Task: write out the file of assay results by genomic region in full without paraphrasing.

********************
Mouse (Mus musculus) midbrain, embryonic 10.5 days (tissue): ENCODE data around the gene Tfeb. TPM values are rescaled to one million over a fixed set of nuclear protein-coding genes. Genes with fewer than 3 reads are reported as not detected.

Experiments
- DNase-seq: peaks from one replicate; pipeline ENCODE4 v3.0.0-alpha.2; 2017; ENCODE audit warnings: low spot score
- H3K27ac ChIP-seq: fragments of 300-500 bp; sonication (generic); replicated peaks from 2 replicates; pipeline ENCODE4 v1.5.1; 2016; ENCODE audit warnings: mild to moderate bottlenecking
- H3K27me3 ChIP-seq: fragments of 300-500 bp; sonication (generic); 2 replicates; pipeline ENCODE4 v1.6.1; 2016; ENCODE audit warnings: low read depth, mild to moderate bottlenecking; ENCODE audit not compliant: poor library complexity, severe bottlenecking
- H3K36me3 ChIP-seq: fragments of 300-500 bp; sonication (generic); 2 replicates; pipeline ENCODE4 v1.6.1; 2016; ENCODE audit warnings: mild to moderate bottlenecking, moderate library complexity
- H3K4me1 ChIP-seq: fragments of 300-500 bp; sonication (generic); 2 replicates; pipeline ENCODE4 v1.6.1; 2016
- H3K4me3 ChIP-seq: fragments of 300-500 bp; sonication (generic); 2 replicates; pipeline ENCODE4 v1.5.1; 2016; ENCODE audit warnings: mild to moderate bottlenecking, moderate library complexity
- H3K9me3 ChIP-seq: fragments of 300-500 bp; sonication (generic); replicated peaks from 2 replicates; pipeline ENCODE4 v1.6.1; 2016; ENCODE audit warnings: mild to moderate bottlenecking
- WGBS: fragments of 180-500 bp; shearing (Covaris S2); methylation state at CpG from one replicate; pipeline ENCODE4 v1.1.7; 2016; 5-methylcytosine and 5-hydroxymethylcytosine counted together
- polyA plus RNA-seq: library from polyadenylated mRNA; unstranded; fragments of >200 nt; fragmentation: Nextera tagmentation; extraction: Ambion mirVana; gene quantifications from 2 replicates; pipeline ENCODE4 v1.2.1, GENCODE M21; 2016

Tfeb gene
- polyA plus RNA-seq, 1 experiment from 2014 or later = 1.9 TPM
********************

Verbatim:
Mouse (Mus musculus) midbrain, embryonic 10.5 days (tissue): ENCODE data around the gene Tfeb. TPM values are rescaled to one million over a fixed set of nuclear protein-coding genes. Genes with fewer than 3 reads are reported as not detected.

Experiments
- DNase-seq: peaks from one replicate; pipeline ENCODE4 v3.0.0-alpha.2; 2017; ENCODE audit warnings: low spot score
- H3K27ac ChIP-seq: fragments of 300-500 bp; sonication (generic); replicated peaks from 2 replicates; pipeline ENCODE4 v1.5.1; 2016; ENCODE audit warnings: mild to moderate bottlenecking
- H3K27me3 ChIP-seq: fragments of 300-500 bp; sonication (generic); 2 replicates; pipeline ENCODE4 v1.6.1; 2016; ENCODE audit warnings: low read depth, mild to moderate bottlenecking; ENCODE audit not compliant: poor library complexity, severe bottlenecking
- H3K36me3 ChIP-seq: fragments of 300-500 bp; sonication (generic); 2 replicates; pipeline ENCODE4 v1.6.1; 2016; ENCODE audit warnings: mild to moderate bottlenecking, moderate library complexity
- H3K4me1 ChIP-seq: fragments of 300-500 bp; sonication (generic); 2 replicates; pipeline ENCODE4 v1.6.1; 2016
- H3K4me3 ChIP-seq: fragments of 300-500 bp; sonication (generic); 2 replicates; pipeline ENCODE4 v1.5.1; 2016; ENCODE audit warnings: mild to moderate bottlenecking, moderate library complexity
- H3K9me3 ChIP-seq: fragments of 300-500 bp; sonication (generic); replicated peaks from 2 replicates; pipeline ENCODE4 v1.6.1; 2016; ENCODE audit warnings: mild to moderate bottlenecking
- WGBS: fragments of 180-500 bp; shearing (Covaris S2); methylation state at CpG from one replicate; pipeline ENCODE4 v1.1.7; 2016; 5-methylcytosine and 5-hydroxymethylcytosine counted together
- polyA plus RNA-seq: library from polyadenylated mRNA; unstranded; fragments of >200 nt; fragmentation: Nextera tagmentation; extraction: Ambion mirVana; gene quantifications from 2 replicates; pipeline ENCODE4 v1.2.1, GENCODE M21; 2016

Tfeb gene
- polyA plus RNA-seq, 1 experiment from 2014 or later = 1.9 TPM